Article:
Description: There are natural materials present in our everyday walks or commutes across the city that can add colour and story to fabrics. These natural materials can be anything from the flowers you grow in your yard to the leaves from a tree you admire. Please join us for an afternoon workshop with Andre Paradis and Wednesday Lupypciw as they teach us how to add colour from natural materials onto silk scarves. This natural dye process involves kitchen ingredients like vinegar in combination with rust from metal objects to help transfer those colours. An important step in this process is the arrangement of your natural materials to build patterns or stories across your silk scarf. We can reflect the connections we hold to our homes or the landscapes that are dear to us. At the end of the workshop, you will have a silk scarf that reflects you and your relationship to the land.
Audience: This class is open to mixed-ability participants ages 16+.
Supplies: Please bring natural materials and botanicals that reflect your connection to your home. This can be flowers from your garden or leaves from your favourite tree. These will be used to add color to your scarf so make sure you are comfortable with these materials being used for the dying process.
Registration cost: FREE
Did you know that Members of the Leighton Art Centre get 10% off the registration cost of all workshops and kids’ summer camps? Please visit https://leightoncentre.org/join-us/become-a-member/.
Artist/ Instructor Biography:
Andre Paradis is a born and raised Calgary artist who has attended the National accessArts Centre for fifteen years. As a multidisciplinary artist, Andre enjoys trying anything and everything the NaAC has to offer. The NaAC community is very important to him, and he enjoys making along with his fellow friends and artists. Outside of art, Andre enjoys bowling and volunteering for Habitat for Humanity. Andre is very keen to learn about other cultures and joined the NaAC’s Korea Art Exchange project in 2021 and his work was exhibited in Seoul, Korea. He finds much of his inspiration through cultural learning and meeting new people, and he often acts as the welcoming ambassador for the Ways of Knowing artist cohort.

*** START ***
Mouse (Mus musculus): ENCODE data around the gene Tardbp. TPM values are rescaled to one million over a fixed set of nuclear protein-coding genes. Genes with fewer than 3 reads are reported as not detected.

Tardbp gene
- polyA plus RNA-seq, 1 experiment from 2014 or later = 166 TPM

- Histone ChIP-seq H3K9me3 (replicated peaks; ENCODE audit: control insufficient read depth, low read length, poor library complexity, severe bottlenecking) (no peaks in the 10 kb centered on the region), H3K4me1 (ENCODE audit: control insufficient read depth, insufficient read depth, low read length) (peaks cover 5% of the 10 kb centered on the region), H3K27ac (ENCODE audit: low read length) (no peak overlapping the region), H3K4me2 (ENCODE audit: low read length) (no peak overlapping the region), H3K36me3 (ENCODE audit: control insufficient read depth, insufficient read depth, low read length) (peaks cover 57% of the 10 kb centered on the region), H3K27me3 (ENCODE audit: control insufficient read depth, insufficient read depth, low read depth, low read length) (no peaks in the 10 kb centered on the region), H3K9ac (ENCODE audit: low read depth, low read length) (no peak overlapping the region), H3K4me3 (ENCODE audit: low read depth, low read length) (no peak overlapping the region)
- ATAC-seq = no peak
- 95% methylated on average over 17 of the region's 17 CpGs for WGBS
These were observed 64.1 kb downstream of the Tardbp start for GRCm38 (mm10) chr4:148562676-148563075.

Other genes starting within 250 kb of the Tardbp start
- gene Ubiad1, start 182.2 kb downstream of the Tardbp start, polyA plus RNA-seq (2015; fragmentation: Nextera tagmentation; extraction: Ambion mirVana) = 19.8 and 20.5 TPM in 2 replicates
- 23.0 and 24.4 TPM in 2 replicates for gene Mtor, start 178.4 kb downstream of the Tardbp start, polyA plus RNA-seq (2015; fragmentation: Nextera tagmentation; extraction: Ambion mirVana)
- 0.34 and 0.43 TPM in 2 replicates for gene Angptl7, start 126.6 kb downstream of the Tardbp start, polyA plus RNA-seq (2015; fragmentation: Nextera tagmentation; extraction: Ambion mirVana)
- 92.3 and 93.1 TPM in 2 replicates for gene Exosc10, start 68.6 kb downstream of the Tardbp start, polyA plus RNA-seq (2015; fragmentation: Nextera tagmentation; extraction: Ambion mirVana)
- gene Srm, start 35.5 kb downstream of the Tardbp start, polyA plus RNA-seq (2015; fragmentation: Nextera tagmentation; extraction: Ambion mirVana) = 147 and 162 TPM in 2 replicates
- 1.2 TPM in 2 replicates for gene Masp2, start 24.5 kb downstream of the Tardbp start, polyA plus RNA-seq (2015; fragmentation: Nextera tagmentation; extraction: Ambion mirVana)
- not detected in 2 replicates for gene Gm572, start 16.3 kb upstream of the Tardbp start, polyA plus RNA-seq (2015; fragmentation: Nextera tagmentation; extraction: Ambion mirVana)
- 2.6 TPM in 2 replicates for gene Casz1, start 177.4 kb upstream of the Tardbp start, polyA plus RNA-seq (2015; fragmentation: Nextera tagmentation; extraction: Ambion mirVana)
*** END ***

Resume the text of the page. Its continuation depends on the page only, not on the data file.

Wednesday Lupypciw is from Calgary, Alberta—Mohkinstsis—where they let dandelions and thistles grow to help the local bees. She makes fancy mattresses to make money. Wednesday has an art practice in textiles and sort of does astronomy research, but this is done mostly while procrastinating on other, larger projects. The purposefully lazy Feminist art and activist collective LIDS, or the Ladies Invitational Deadbeat Society, is one of those projects. The output from all of these things is different, but the politics are the same: queer, pluralistic, fairly compensated, critical. Lupypciw is a Fibre programme graduate from the Alberta College of Art + Design, and has worked and exhibited in various spaces throughout Canada including the Textile Museum of Canada, The Art Gallery Of Alberta, The Banff Centre, The Klondike Institution for Arts and Culture, TRUCK and Stride in Calgary, the Feminist Art Gallery and FADO Performance Art in Toronto, Centre SKOL and La Centrale Galerie Powerhouse in Montréal, and EMMEDIA (also in Calgary).